First things first
Marketing and communication teams are always motivated to ensure their brand’s value proposition is supported by a narrative that goes beyond satisfying functional benefits to clearly express the purpose behind each brand in the portfolio, which must, of course, also go hand-in-hand with a profitable business.
However, I have taken some time to review the natural order of the brand-building process, because evidence has shown it is very common to find strategies focused on building a brand’s purpose without having first evaluated the brand’s value chain that supports its offering. It seems simple, and we often take for granted that we manage to resolve consumer concerns through a matrix of messages sharing an emotional story when, in reality, people are concerned with new ingredients, tastes, experiences and global trends, reflecting opportunities in areas we are still developing.
My thoughts revolve around the moment we concentrate all our resources on structuring the platform our brand proposition will use, when perhaps the first exercise should be a pause to evaluate whether it is, in fact, satisfying the needs of today’s consumers—the informed, demanding and critical consumers who are constantly evolving—not to mention their tastes and concerns.
“Despite the fact that many brands communicate topics of shared value or concern for the environment, buyers end up choosing products from competitors”
It is difficult to remember that modern consumers not only connect with brand propositions (without taking into account functional or emotional attributes and benefits, which continue to have a major influence on purchasing decisions), but also assess other elements that are probably not part of today’s range of possibilities. Several studies have been able to verify that, despite the fact that many brands communicate topics of shared value or concern for the environment, buyers—aside from recognizing their merit—end up choosing products from competitors based on variables such as taste, price or ingredients.
So I would state that the relevance of brand propositions should be inspired by a holistic satisfaction of consumer desires and motivations, transcending the purely functional and linking it to an offering that impacts their quality of life, including attributes that take into account what they provide the individual consumer, community benefit and near-future global trends. These are three definitive variables to leverage for storytelling to lay the foundations for a communications platform that connects with the tone and type of conversation consumers expect. After following this path, we could consider reaching out on their communication channels and asking them to let us in, where we could build a direct relationship with them.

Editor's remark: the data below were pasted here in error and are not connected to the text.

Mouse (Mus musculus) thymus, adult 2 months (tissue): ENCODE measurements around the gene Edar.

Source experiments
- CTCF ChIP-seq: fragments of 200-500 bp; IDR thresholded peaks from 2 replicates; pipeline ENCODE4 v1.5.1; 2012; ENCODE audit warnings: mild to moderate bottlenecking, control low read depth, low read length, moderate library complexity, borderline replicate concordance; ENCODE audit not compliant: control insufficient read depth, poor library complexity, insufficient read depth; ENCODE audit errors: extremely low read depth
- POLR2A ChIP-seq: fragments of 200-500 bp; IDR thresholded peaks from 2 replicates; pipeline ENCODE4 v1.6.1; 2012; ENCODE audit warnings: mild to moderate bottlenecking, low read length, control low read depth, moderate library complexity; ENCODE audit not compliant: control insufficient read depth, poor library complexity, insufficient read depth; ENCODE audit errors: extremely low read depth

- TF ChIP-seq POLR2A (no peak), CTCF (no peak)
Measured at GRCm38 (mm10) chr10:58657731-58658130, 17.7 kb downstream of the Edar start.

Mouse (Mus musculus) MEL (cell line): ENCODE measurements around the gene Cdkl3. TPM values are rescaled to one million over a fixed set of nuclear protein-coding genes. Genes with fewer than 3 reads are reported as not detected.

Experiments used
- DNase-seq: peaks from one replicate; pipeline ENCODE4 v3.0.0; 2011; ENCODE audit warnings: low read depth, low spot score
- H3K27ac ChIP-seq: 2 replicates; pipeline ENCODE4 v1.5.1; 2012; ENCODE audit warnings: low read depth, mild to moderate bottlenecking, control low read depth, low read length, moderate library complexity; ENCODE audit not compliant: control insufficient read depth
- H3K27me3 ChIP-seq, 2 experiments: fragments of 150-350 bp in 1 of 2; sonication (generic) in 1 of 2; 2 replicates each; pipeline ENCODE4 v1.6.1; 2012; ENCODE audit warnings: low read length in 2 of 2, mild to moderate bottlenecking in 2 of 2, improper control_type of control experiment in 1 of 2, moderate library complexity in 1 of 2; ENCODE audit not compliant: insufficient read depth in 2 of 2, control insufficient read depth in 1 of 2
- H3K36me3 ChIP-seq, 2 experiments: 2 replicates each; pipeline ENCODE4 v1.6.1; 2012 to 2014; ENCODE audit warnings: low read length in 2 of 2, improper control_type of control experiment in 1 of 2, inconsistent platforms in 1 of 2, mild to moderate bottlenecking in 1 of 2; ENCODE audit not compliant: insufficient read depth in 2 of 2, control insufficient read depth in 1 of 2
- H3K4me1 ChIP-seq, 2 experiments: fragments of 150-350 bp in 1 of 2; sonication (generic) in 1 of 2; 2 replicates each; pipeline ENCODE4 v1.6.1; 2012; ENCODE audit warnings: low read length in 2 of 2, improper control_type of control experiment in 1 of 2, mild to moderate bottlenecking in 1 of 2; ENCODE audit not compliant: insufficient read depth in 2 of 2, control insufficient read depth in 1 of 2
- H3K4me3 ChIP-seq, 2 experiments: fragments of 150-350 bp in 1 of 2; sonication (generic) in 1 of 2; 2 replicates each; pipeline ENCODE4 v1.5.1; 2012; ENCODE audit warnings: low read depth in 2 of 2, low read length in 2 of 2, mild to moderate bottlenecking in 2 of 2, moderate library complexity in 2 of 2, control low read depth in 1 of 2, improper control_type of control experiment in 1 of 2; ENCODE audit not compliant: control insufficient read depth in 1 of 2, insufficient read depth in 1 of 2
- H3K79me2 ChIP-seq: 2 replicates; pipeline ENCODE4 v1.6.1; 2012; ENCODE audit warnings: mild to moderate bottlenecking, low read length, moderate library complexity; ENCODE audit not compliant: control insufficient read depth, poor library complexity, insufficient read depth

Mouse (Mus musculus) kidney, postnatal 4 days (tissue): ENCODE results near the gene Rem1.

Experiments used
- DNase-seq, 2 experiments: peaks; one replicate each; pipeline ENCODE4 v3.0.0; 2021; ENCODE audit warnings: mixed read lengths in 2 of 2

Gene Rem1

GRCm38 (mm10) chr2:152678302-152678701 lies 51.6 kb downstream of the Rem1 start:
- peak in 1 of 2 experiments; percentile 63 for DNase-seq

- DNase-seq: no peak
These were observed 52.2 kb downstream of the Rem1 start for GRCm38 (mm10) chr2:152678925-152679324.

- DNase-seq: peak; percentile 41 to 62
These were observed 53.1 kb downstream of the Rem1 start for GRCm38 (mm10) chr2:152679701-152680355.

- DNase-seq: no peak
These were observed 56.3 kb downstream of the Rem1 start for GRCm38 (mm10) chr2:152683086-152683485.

“The relevance of brand propositions should be inspired by a holistic satisfaction of consumer desires and motivations, transcending the purely functional”
Now, we need to think about the points of contact where we are going to have these conversations, especially those we choose for discussing our brand proposition. Receptivity to these messages varies wildly from one channel to another. On some social networks, for example, followers are looking to socialize, provide updates on their lives or engage with light topics that help them find moments of distraction. In traditional media, messages are short and discussed in a broad information agenda that challenges anyone’s ability to stand out through noteworthy, innovative, differentiated stories with tangible arguments.
That is why it is so important to be clear about the status of our storydoing before activating our communications teams. Storydoing is the determining factor in actions and evidence, supporting each story fragment we use to boost our brand’s value proposition at its various points of contact, according to the relevance and needs of each. We should not design a communications strategy without having done the work of reviewing our inventory of achievements, commitments and results that give life to each brand’s purpose.
Phillip Kotler says, “It is no longer enough to satisfy customers; Now, we have to leave them delighted.” And I think the ways brands court each consumer are partly based on finding a balance between satisfying needs and connecting with a higher purpose, one that manages to hook them into any of its three dimensions. We must prioritize among those aspects that directly impact each individual’s routine and their day-to-day decisions.